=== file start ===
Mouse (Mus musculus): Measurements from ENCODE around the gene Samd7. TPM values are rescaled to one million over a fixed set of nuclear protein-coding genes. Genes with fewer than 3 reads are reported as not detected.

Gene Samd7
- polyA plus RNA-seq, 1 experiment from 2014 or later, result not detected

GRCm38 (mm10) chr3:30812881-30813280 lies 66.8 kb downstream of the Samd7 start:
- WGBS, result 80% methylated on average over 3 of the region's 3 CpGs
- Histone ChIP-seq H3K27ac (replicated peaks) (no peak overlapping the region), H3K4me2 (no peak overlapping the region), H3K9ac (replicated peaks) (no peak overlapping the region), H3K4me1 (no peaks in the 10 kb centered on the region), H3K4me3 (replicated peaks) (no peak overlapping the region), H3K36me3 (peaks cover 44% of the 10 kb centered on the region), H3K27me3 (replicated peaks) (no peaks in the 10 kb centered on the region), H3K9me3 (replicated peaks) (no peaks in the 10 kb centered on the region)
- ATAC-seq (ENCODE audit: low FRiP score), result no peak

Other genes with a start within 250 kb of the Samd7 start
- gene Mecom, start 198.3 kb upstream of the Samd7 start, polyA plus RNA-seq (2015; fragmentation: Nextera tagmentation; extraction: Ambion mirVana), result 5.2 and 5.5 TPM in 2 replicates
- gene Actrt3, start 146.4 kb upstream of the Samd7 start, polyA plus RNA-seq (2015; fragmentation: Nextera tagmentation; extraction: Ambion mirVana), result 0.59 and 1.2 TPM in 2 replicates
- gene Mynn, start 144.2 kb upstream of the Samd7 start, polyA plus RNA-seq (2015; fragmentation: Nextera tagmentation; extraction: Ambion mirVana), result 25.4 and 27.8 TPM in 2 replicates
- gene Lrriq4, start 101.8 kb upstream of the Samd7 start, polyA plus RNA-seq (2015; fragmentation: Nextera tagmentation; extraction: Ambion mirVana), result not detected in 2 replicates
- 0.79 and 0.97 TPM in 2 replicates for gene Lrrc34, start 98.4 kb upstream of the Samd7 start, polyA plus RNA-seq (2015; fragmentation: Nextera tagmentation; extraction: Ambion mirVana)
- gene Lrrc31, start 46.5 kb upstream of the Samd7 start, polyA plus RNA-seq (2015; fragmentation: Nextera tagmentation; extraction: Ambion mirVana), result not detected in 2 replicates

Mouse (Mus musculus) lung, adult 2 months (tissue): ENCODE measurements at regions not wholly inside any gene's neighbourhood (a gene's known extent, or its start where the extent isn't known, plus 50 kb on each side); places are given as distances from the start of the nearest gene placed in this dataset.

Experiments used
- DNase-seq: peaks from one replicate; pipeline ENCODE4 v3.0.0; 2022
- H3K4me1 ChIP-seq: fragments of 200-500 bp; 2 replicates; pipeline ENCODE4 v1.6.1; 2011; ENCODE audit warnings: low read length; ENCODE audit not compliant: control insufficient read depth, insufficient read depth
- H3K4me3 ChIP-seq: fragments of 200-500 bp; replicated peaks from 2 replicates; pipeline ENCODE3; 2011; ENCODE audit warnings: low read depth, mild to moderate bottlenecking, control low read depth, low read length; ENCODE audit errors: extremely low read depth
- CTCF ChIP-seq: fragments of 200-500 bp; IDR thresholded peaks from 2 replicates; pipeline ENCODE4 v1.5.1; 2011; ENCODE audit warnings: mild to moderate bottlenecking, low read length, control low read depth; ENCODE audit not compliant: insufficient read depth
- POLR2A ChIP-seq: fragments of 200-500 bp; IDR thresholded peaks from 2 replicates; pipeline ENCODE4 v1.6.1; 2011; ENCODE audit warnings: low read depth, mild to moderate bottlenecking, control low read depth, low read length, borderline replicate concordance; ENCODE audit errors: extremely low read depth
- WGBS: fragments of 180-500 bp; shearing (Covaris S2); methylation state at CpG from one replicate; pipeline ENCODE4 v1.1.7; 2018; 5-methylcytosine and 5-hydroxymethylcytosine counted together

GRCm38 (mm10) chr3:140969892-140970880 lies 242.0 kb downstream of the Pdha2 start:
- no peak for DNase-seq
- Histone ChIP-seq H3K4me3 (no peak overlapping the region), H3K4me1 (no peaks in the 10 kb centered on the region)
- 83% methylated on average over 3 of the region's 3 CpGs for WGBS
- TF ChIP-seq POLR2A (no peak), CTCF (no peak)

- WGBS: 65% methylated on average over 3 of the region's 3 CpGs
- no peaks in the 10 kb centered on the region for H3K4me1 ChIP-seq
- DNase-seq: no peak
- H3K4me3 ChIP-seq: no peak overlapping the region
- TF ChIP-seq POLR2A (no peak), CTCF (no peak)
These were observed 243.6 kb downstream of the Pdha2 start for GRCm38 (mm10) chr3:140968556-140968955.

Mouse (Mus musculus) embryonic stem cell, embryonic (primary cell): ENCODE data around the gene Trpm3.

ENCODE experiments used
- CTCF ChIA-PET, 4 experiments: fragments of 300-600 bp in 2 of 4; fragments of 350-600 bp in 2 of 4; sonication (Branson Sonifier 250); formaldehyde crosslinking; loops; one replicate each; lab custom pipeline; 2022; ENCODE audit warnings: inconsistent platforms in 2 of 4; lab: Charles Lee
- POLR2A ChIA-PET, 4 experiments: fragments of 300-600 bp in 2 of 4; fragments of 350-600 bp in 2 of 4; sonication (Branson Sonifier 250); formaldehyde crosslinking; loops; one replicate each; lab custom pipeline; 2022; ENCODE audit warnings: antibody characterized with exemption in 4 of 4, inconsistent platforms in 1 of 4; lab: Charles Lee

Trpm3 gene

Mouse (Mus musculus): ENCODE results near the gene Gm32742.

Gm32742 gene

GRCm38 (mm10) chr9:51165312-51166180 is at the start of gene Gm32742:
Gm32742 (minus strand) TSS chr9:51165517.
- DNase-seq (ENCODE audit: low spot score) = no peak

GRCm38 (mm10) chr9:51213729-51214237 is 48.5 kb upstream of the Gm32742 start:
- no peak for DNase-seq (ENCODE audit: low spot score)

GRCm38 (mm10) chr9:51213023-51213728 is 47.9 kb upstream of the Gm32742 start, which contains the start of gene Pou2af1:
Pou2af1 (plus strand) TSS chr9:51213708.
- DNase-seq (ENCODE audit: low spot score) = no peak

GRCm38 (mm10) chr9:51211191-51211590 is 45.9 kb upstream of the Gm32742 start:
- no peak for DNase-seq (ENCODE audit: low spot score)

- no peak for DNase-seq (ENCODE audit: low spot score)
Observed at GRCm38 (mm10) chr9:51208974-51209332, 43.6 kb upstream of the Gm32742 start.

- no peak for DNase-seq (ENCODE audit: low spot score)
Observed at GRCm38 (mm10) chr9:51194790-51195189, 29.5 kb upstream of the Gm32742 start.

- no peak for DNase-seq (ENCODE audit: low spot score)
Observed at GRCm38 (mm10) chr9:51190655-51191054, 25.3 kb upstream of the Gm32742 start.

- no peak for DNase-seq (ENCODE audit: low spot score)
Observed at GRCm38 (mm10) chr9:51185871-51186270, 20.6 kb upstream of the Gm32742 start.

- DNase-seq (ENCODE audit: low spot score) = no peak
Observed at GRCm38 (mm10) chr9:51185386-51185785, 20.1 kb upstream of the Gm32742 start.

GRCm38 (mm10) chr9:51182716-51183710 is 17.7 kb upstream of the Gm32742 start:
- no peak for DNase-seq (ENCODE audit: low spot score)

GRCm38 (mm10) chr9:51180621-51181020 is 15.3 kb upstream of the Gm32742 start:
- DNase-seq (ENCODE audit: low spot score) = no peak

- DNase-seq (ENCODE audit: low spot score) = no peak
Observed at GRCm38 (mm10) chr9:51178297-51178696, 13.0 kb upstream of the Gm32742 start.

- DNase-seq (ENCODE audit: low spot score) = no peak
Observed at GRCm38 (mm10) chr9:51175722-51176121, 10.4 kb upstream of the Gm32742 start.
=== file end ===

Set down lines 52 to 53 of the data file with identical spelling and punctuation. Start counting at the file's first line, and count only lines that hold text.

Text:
Observed at GRCm38 (mm10) chr9:51208974-51209332, 43.6 kb upstream of the Gm32742 start.

- no peak for DNase-seq (ENCODE audit: low spot score)